Activities To Celebrate Spring
Welcome spring with these fun, easy-to-do projects
for you and your child, ages 2 and up. Most of the materials
needed are items you might already have at home.
Coffee Filter Flowers:
Using a paintbrush or dropper, dab white flat
bottom coffee filters with watercolor paint or liquid
food coloring. When the filters are dry, poke the pipe
cleaner through the filter (tape down any sharp edges)
for a flower stem. Spritz with perfume and use as a centerpiece
for your kitchen or dining room table.
Brown Paper Bags:
Paper Bag Kites: Use crayons (glitter crayons
work great) or markers to decorate a regular, everyday,
brown-paper lunch bag. Staple or tape a bit of streamer
to the bottom of the bag for the kite’s “tail.”
Next, make a little hole and tie yarn (put tape on for
extra strength) through the top side of the bag for the
kite’s string. Then run around the yard catching
the wind in your kite.
These walks are a great time to talk about all
the changes that come with the season and promote an appreciation
for the out-doors. Go on a spring nature walk with a bag
and collect bits of nature: twigs, grass and leaves. Ask
your child: what would a bird use to build a nest to lay
its eggs? When you finish your walk, empty the bag, roll
down the edges to form a small “nest” of your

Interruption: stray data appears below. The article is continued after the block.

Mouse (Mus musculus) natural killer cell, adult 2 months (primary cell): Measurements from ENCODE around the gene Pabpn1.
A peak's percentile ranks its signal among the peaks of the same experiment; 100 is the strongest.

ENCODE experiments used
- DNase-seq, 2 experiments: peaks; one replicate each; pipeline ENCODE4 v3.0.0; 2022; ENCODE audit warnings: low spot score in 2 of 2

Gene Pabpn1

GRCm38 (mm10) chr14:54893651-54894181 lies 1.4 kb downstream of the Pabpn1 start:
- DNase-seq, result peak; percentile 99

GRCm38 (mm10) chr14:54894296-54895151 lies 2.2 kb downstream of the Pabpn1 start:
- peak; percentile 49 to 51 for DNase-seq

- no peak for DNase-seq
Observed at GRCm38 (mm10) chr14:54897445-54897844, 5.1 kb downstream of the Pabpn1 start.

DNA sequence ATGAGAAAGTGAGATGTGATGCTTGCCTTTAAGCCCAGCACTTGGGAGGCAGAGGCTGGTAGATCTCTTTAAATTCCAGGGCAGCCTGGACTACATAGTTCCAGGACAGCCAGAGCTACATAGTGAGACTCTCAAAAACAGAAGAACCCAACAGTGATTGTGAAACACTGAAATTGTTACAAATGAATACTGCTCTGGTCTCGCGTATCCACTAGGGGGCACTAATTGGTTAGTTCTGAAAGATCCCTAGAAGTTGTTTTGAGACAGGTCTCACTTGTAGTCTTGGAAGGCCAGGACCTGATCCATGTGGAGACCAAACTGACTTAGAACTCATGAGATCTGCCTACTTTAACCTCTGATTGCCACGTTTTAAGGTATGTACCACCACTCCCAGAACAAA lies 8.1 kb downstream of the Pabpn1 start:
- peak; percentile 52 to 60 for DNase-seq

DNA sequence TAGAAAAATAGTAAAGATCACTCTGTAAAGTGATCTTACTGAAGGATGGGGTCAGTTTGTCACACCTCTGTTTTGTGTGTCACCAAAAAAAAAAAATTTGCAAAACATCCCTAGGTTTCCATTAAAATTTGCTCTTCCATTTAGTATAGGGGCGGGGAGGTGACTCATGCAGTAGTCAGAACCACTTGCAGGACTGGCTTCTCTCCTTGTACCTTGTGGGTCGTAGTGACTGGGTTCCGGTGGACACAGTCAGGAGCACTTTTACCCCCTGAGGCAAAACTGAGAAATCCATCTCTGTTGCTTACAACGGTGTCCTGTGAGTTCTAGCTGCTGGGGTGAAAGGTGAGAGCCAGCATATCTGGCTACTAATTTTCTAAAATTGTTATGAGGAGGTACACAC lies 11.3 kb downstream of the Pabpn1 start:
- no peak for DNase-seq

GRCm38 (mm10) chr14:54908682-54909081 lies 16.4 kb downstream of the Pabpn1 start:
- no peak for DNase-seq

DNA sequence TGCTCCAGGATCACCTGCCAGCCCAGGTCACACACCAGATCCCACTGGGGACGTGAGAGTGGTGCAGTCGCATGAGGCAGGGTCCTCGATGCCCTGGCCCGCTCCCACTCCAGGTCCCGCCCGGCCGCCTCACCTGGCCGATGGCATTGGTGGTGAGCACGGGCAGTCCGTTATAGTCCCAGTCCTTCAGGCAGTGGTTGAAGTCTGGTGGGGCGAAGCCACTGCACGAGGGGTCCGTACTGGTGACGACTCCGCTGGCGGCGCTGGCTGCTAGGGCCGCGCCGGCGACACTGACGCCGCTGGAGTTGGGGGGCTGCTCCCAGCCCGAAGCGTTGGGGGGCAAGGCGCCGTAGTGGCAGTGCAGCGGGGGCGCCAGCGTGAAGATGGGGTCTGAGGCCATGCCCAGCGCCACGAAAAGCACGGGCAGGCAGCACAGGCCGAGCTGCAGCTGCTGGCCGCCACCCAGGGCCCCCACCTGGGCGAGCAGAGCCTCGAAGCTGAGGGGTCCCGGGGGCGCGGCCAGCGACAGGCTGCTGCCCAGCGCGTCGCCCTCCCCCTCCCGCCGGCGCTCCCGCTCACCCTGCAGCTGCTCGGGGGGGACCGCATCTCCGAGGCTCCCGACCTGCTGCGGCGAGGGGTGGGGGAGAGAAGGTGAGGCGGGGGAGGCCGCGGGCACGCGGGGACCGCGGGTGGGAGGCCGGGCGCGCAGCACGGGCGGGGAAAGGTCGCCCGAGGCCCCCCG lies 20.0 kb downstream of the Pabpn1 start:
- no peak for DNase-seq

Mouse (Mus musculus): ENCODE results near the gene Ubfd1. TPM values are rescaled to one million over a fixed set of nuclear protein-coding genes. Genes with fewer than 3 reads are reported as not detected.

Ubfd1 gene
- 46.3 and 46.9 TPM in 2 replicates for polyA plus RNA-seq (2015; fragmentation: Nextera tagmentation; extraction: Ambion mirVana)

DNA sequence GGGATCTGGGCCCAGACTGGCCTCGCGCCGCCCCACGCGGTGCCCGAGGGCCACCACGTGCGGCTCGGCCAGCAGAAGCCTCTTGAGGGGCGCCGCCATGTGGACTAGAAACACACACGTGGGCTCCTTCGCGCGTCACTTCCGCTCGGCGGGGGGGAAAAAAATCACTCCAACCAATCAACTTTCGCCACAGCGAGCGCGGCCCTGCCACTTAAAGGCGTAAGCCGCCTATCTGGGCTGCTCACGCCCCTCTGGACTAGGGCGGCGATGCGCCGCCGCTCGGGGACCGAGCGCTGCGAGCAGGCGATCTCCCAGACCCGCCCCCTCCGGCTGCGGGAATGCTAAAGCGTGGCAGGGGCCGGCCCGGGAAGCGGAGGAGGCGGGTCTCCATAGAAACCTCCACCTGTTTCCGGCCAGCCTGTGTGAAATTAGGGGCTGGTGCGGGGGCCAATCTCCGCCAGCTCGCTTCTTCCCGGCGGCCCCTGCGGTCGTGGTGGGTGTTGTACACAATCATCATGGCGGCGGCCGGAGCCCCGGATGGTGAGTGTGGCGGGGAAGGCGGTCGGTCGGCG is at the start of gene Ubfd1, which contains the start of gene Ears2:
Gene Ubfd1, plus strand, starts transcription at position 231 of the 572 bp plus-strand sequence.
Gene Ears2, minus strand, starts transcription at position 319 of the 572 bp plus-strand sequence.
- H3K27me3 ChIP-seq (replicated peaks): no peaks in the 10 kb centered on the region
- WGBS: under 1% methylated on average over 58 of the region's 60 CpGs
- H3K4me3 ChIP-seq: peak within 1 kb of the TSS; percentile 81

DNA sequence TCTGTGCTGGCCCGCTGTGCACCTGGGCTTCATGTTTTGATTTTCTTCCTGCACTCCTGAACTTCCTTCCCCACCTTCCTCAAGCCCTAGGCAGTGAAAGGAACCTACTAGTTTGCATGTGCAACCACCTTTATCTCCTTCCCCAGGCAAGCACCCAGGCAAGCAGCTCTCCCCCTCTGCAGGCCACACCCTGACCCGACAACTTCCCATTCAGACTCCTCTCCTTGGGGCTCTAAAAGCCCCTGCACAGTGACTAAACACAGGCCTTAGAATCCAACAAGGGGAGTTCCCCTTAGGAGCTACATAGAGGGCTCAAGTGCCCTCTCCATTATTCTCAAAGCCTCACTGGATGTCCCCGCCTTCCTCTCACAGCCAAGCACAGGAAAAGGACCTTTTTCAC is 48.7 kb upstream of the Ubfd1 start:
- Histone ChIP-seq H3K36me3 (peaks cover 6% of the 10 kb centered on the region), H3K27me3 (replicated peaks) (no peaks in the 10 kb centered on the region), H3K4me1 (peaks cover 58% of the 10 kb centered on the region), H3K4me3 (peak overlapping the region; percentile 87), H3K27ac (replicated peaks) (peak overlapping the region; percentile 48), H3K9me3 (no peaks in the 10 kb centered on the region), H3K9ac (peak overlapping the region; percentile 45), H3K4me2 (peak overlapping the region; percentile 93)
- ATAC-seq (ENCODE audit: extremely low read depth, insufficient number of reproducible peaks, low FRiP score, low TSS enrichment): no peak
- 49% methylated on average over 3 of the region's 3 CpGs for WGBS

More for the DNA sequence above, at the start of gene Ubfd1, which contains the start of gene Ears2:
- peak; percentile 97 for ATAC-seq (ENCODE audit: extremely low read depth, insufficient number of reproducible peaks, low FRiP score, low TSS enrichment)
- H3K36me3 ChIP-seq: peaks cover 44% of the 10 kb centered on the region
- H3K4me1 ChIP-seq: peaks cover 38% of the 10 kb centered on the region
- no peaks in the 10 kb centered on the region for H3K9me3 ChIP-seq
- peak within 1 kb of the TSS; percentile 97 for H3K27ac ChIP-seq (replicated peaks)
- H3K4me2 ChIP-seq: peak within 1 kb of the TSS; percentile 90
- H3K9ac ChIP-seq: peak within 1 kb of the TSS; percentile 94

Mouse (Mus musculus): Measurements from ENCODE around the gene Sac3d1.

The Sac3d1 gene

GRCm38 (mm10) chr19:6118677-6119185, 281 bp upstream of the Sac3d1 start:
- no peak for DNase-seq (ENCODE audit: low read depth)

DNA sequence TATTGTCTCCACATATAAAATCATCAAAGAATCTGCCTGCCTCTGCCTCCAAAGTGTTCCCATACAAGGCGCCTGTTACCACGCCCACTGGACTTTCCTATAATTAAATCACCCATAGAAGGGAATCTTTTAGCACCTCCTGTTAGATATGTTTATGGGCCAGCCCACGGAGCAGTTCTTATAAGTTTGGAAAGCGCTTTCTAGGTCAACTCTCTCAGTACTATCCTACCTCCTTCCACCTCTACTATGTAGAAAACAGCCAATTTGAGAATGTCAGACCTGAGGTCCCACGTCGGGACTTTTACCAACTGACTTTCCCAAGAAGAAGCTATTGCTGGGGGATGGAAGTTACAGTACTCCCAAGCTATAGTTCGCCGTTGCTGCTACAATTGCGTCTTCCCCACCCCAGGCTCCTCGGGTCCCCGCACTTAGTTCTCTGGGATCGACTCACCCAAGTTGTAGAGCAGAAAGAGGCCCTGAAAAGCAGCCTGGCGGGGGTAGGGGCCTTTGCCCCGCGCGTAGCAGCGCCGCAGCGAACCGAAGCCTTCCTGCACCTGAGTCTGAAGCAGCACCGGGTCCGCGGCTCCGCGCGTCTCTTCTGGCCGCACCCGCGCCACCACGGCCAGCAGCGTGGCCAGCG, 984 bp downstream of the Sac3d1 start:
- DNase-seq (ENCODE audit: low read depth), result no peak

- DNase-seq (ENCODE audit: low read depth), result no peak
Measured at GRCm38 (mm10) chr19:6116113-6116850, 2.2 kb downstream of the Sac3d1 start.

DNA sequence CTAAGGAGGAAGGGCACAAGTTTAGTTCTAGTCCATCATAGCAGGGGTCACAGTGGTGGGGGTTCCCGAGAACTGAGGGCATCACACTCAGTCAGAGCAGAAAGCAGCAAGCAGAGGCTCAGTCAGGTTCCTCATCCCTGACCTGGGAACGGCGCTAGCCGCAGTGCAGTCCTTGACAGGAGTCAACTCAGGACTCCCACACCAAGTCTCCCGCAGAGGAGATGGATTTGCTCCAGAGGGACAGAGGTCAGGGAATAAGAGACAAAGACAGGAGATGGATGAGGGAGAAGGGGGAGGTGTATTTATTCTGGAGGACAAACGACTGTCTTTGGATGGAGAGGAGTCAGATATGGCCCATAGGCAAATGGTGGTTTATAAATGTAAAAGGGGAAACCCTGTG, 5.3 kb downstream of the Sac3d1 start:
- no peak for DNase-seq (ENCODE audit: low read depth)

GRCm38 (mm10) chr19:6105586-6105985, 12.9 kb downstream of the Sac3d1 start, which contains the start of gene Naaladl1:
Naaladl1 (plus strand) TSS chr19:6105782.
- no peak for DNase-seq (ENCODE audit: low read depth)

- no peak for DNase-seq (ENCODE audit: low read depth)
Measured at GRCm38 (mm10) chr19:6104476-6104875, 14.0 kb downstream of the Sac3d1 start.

own, using the things you collected together with bits
of yarn, fabric and shredded paper. Carry over the theme
by placing a hard-boiled egg in the nest.
Ice Cube Painting:
When the weather gets warmer and you need a
“cool” project, try ice cube painting. Fill
an ice cube tray with water and squirt some gel food coloring
(Betty Crocker brand) into each section. Cover the tray
with aluminum foil and insert one-half of a Popsicle stick
into each section/cube. Then, freeze. Frozen cubes make
great paintbrushes; they work especially well on shiny
sided finger-paint paper.
Fun In The Mud!
Enjoy getting out of doors again: make a mud
puddle in the garden and let your little one go crazy!
Bake mud pies in the sun. Make homemade fossils too: press
leaves, twigs or rocks into the mud pie, let dry and remove
the object. The impression will remain. Make sure you
have a camera (and a hose!) close by to capture the moment.
It will be worth the mess!
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